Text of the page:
Beavers are considered the largest rodent in the United States, and they are commonly found in Arlington. They reside in areas such as Lake Arlington and other local water sources including our city's rivers, creeks and ponds. Although they are labeled as a rodent, their presence is beneficial to our overall ecosystem. Their activities help create new living environments for insects, fish, birds, and other mammals. Removing a beaver from its environment is rarely a viable solution, because of creating a vacuum effect, causing other beavers to populate the area.

In the springtime, beaver activity increases as these vegetarians forage for food consisting of deciduous trees such as cottonwood, oak, elm and other rapidly growing trees. Their large, sharp teeth are also used as tools to acquire tree parts to construct their living quarters called a den or lodge. Southern beavers frequently burrow into creek banks when building their dens. Benefits from their activities include reduced flooding, erosion, and a beaver dam can uniquely serve as a filtration system for water resources. The beneficial effects of their tree pruning is that it can stimulate tree growth.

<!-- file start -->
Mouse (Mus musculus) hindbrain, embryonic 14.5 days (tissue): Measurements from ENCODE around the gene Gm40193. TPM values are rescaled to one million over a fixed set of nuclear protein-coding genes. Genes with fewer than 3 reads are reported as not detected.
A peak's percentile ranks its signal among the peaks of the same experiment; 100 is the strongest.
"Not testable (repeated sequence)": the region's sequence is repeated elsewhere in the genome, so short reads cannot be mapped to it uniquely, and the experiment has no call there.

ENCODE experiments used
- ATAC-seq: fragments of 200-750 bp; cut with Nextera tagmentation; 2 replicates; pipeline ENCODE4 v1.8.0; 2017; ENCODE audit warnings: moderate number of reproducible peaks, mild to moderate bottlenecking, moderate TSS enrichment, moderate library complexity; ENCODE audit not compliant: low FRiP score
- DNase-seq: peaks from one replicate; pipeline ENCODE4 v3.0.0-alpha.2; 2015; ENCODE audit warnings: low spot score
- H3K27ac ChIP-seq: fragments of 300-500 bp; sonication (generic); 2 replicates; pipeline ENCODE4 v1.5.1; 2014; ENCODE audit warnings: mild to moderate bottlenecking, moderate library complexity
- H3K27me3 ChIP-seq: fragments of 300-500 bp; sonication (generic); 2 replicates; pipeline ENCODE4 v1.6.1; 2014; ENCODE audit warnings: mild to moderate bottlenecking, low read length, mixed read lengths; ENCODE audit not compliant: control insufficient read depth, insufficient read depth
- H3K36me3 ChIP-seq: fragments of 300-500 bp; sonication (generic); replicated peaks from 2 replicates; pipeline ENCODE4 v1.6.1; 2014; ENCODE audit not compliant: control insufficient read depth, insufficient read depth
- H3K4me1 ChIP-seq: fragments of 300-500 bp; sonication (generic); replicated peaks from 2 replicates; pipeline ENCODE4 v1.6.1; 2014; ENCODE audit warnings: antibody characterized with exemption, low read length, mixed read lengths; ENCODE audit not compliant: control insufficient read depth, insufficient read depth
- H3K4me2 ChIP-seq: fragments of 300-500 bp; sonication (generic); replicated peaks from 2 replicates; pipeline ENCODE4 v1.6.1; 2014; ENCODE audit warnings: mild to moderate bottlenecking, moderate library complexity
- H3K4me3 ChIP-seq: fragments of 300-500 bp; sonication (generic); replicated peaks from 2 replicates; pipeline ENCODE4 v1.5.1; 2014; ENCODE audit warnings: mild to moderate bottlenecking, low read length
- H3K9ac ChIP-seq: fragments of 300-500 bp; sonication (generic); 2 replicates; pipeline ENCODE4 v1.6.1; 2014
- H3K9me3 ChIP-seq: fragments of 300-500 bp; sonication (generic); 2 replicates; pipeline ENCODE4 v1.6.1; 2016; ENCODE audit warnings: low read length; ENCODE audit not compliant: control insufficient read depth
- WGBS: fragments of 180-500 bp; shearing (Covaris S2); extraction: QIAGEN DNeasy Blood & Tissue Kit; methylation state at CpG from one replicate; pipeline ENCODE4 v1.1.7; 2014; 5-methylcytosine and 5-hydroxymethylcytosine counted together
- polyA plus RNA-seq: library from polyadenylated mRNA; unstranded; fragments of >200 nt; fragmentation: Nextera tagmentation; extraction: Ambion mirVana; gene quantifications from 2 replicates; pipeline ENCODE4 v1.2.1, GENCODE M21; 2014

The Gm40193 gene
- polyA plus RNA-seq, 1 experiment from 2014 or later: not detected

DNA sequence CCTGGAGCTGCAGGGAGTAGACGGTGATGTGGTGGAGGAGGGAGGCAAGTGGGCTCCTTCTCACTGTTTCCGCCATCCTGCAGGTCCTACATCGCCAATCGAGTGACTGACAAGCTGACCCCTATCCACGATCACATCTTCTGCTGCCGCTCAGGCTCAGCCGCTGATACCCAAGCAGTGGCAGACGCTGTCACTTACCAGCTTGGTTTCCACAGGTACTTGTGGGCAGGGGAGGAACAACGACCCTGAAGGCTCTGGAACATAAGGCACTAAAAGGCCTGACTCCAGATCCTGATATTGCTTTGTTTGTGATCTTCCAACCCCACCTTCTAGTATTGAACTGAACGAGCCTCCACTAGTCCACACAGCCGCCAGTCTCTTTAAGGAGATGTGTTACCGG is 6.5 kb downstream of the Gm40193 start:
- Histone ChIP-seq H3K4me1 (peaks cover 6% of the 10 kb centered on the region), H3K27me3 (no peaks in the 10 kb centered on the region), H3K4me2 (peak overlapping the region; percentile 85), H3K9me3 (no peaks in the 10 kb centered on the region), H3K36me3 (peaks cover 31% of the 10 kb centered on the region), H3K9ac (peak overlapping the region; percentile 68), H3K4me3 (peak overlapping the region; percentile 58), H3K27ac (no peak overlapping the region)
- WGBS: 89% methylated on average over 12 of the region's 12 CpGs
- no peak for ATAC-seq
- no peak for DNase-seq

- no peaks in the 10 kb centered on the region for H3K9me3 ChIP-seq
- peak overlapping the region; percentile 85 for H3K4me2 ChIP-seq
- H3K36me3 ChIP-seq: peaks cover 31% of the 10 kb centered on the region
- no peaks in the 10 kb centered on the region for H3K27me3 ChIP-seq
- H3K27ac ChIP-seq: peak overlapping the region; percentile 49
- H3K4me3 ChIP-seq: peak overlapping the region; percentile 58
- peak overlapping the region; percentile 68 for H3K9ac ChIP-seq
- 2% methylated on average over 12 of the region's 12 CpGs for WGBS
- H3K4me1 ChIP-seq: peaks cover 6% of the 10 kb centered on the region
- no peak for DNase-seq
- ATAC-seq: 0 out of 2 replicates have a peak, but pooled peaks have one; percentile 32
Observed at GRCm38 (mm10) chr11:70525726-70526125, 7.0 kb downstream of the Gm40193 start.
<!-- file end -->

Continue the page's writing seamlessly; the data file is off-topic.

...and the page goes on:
Most beavers mate for life, and live in a family colony consisting of two adults with their newest kits (usually a litter of three to four) typically born in May or June, along with kits born the previous year. After about two years, the young offspring are usually committed to being on their own. At birth, a kit is born with fur and it quickly learns to swim. Their webbed hind feet help them become excellent swimmers. Their flat tail serves multiple purposes - for storing fat in the winter months and also used as a warning device when slapped to the ground to sound as an alarm. Beavers grow to about three or four feet in length and can weigh between 35 and 75 pounds. Although beavers are mostly nocturnal they are sometimes seen shortly before nightfall. The reproduction of beavers is directly impacted by the size and quality of their habitat.

Reference source: 911 Wildlife

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More about Beavers

  • 911 Wildlife website reference - Beaver
  • Texas Parks & Wildlife - Beavers
  • The Humane Society of the United States - Beavers

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